Updated: 07:12, Monday March 12, 2007
Hans Blix, the former UN weapons inspector, has accused America of conducting a "witch-hunt" in the run-up to the invasion of Iraq.
He was speaking exclusively to Sky News as part of our in-depth survey of Iraq.
All this week Sky's Inside Iraq series is focusing on how the country and its people are coping with the aftermath of the invasion - and looking at what the future holds.
Our teams on the ground will be bringing the latest developments, interviews with key players and ordinary Iraqis and expert analysis on the bigger picture.
Mr Blix became a powerful critic of the US-led invasion after his teams failed to find the significant stockpiles of chemical and biological weapons that Tony Blair and President George Bush insisted Saddam Hussein was hoarding.
He told Sky News' Anna Botting the invasion was "clearly illegal" and said Mr Blair had not been completely straight with the evidence used to justify military force.
Mr Blix said: "They put exclamation marks instead of question marks. There were question marks but they changed them to exclamation marks.
"And I think they got the political punishment for that. They lost a lot of confidence. Both Bush and Blair ..."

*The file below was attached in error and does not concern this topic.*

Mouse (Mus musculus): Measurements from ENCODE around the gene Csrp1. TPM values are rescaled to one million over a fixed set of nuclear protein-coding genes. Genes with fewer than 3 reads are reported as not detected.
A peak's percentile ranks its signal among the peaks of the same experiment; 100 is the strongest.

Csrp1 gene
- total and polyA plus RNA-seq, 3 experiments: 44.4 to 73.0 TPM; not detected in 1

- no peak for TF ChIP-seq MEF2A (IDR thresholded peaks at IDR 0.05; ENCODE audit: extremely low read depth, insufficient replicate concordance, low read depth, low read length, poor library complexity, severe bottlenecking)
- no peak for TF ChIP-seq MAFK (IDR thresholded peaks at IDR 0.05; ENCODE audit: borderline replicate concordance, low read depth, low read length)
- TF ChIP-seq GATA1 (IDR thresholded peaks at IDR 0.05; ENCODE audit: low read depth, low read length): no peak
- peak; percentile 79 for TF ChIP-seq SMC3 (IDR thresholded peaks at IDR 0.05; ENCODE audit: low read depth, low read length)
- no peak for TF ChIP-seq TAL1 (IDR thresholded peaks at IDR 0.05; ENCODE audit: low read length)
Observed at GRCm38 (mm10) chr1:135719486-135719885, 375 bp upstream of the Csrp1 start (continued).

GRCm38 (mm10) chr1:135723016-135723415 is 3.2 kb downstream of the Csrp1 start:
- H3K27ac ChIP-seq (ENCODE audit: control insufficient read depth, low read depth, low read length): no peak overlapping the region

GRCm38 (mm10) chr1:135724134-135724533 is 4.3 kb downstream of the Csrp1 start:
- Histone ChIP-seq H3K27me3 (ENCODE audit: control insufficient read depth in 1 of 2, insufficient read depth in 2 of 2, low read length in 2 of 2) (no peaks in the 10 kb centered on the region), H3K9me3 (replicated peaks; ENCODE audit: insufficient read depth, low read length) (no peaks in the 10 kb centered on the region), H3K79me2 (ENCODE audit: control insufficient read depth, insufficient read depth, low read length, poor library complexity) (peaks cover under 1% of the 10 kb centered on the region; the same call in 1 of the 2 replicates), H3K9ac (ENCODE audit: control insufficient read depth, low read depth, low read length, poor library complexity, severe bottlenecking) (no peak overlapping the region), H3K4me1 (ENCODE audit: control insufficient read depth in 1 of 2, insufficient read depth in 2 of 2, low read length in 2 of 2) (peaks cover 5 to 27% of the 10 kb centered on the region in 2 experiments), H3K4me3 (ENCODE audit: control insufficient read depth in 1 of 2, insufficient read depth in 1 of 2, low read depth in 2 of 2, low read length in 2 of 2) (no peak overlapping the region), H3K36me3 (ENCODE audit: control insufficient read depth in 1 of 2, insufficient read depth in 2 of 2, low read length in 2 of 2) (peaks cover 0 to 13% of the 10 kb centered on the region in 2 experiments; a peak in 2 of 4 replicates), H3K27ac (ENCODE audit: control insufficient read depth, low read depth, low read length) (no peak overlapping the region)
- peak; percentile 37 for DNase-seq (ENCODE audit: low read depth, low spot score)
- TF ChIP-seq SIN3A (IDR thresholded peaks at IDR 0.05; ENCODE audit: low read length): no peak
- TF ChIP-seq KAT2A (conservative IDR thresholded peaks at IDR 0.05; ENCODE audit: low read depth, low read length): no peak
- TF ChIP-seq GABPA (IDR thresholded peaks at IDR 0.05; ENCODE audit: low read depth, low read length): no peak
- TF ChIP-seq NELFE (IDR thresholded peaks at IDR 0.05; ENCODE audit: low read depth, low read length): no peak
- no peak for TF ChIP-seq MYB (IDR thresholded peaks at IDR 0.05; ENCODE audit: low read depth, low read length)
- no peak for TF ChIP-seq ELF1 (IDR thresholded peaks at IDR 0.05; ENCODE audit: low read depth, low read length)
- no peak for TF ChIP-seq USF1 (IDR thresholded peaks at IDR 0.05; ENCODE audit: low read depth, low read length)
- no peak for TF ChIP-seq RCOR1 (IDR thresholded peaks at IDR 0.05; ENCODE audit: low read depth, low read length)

He said that allowing the UN inspectors to continue their work could have avoided the war. More than 130 UK troops, over 3,100 US forces and tens of thousands of Iraqi civilians have died since the invasion as the country threatens to tumble into full-scale civil war.
Mr Blix said: "I think if they'd allowed us to carry on the inspections a couple of months more then we would have been able to go to all the sites suspected of by intelligence.
"And since there weren't any weapons we'd have come with that answer: there are no weapons at all the sites you've given us."
The former Swedish foreign minister added that he hoped Iraqi people could be empowered and turn around their country's fortunes, saying: "I don't see that the US can succeed."
More on This Story:http://news.sky.com/skynews/article/0,,30000-1255303,00.html
Full Text Of Interview 'It Has Been A Tragedy'Updated: 21:54, Sunday March 11, 2007
Former United Nations weapons inspector Hans Blix was a central figure in the build-up to the invasion of Iraq in March 2003.